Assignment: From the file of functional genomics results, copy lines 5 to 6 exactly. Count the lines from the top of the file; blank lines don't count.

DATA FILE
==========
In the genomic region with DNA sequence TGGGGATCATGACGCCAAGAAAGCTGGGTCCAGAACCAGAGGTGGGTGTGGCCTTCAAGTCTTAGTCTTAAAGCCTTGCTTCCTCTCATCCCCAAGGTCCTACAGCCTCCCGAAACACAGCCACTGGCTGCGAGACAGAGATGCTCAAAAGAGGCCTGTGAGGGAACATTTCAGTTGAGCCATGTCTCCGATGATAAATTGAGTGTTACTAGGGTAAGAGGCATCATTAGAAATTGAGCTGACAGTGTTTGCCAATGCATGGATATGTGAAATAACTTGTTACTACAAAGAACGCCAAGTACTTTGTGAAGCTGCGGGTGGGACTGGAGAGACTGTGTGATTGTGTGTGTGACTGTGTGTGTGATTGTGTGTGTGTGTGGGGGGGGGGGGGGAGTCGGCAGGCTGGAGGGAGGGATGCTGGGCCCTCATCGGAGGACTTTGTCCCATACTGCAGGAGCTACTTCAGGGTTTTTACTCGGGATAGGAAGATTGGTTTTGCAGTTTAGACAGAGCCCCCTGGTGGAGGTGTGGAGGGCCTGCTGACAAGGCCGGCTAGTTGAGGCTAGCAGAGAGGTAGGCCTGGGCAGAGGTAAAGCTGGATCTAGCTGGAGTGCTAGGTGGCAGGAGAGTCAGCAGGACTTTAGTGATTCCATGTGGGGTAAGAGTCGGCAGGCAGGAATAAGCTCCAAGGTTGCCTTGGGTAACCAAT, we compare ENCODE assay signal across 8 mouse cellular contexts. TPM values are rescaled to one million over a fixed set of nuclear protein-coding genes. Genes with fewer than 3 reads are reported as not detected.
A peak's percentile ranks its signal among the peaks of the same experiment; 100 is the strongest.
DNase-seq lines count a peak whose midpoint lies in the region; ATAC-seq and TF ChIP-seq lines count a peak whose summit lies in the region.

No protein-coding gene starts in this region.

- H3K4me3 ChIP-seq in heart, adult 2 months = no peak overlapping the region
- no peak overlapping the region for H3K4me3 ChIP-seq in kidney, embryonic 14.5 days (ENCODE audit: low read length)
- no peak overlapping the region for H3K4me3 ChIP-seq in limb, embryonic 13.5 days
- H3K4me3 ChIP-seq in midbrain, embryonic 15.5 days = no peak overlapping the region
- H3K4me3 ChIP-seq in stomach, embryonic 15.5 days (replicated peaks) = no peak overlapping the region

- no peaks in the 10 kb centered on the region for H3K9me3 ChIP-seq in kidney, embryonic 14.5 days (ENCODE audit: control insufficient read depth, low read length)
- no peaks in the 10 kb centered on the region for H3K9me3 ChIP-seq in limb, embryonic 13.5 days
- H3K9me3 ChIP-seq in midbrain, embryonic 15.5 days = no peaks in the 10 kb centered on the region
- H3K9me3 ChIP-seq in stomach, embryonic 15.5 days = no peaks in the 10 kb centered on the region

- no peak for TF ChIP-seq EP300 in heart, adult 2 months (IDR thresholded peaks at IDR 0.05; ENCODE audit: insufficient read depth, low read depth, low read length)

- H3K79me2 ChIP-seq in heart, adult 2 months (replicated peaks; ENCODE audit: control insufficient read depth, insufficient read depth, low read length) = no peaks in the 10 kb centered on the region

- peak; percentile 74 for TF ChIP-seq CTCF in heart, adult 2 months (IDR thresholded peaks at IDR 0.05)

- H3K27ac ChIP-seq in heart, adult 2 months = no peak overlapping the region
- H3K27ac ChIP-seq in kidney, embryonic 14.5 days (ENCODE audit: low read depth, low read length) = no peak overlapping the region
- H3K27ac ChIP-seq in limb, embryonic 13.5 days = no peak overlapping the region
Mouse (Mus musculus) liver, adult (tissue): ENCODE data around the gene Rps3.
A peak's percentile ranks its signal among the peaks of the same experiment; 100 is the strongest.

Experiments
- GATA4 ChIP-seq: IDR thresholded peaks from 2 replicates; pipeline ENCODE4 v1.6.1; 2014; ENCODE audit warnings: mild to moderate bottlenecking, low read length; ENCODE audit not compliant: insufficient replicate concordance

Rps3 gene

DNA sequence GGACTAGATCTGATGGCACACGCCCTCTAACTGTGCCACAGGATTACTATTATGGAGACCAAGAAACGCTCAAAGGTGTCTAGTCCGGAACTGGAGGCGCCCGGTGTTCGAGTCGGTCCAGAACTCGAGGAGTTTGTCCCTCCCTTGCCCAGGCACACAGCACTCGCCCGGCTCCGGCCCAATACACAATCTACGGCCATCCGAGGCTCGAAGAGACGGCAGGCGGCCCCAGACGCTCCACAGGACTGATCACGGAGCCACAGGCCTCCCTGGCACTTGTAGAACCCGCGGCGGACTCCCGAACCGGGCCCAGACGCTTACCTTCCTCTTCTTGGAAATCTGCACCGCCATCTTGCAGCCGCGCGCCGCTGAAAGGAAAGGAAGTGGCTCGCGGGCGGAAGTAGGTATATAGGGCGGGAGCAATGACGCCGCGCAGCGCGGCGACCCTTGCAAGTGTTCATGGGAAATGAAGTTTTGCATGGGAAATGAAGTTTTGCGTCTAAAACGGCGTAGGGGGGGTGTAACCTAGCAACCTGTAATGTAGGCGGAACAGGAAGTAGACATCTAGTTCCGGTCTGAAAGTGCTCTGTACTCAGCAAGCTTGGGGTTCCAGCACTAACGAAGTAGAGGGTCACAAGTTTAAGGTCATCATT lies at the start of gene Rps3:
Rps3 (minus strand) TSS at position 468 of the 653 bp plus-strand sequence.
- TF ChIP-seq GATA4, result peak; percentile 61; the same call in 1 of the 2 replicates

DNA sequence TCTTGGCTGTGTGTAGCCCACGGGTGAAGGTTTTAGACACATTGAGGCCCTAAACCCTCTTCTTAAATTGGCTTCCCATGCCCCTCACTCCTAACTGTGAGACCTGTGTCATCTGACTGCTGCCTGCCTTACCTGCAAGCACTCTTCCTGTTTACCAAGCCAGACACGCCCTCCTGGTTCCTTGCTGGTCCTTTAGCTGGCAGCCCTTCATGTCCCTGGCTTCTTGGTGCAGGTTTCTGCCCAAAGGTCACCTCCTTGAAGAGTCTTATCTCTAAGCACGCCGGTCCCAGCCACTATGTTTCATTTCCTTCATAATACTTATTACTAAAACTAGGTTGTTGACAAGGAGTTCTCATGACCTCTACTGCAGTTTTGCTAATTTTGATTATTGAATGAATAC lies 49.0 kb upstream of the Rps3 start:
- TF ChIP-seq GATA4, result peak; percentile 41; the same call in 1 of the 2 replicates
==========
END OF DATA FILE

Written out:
- H3K4me3 ChIP-seq in heart, adult 2 months = no peak overlapping the region
- no peak overlapping the region for H3K4me3 ChIP-seq in kidney, embryonic 14.5 days (ENCODE audit: low read length)